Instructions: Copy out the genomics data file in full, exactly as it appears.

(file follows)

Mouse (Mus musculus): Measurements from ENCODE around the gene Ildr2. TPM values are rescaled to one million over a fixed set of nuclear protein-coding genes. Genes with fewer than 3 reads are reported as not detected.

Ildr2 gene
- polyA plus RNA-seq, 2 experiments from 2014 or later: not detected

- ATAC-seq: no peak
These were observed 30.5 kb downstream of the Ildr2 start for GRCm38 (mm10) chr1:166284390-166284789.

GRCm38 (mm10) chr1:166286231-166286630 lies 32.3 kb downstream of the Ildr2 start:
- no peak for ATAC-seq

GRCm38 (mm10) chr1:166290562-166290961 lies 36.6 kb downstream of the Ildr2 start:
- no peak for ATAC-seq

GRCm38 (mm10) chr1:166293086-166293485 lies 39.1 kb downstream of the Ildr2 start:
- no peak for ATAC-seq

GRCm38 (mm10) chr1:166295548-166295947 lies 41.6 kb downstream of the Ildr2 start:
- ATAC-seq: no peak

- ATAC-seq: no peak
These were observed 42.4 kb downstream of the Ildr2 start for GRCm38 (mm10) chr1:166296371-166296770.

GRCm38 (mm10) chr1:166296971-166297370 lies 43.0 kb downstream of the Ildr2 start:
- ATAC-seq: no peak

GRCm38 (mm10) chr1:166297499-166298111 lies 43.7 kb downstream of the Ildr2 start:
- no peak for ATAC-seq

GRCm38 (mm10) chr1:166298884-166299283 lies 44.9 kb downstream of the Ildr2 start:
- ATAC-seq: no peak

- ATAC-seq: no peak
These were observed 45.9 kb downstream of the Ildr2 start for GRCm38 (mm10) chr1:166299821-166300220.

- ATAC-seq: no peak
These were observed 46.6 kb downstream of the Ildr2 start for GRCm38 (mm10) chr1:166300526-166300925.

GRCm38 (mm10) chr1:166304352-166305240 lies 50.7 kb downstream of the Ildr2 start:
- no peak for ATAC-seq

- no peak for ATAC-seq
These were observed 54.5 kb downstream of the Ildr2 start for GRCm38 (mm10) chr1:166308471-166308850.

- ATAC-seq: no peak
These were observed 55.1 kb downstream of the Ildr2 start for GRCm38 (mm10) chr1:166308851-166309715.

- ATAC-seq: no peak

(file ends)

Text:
Mouse (Mus musculus): Measurements from ENCODE around the gene Ildr2. TPM values are rescaled to one million over a fixed set of nuclear protein-coding genes. Genes with fewer than 3 reads are reported as not detected.

Ildr2 gene
- polyA plus RNA-seq, 2 experiments from 2014 or later: not detected

- ATAC-seq: no peak
These were observed 30.5 kb downstream of the Ildr2 start for GRCm38 (mm10) chr1:166284390-166284789.

GRCm38 (mm10) chr1:166286231-166286630 lies 32.3 kb downstream of the Ildr2 start:
- no peak for ATAC-seq

GRCm38 (mm10) chr1:166290562-166290961 lies 36.6 kb downstream of the Ildr2 start:
- no peak for ATAC-seq

GRCm38 (mm10) chr1:166293086-166293485 lies 39.1 kb downstream of the Ildr2 start:
- no peak for ATAC-seq

GRCm38 (mm10) chr1:166295548-166295947 lies 41.6 kb downstream of the Ildr2 start:
- ATAC-seq: no peak

- ATAC-seq: no peak
These were observed 42.4 kb downstream of the Ildr2 start for GRCm38 (mm10) chr1:166296371-166296770.

GRCm38 (mm10) chr1:166296971-166297370 lies 43.0 kb downstream of the Ildr2 start:
- ATAC-seq: no peak

GRCm38 (mm10) chr1:166297499-166298111 lies 43.7 kb downstream of the Ildr2 start:
- no peak for ATAC-seq

GRCm38 (mm10) chr1:166298884-166299283 lies 44.9 kb downstream of the Ildr2 start:
- ATAC-seq: no peak

- ATAC-seq: no peak
These were observed 45.9 kb downstream of the Ildr2 start for GRCm38 (mm10) chr1:166299821-166300220.

- ATAC-seq: no peak
These were observed 46.6 kb downstream of the Ildr2 start for GRCm38 (mm10) chr1:166300526-166300925.

GRCm38 (mm10) chr1:166304352-166305240 lies 50.7 kb downstream of the Ildr2 start:
- no peak for ATAC-seq

- no peak for ATAC-seq
These were observed 54.5 kb downstream of the Ildr2 start for GRCm38 (mm10) chr1:166308471-166308850.

- ATAC-seq: no peak
These were observed 55.1 kb downstream of the Ildr2 start for GRCm38 (mm10) chr1:166308851-166309715.

- ATAC-seq: no peak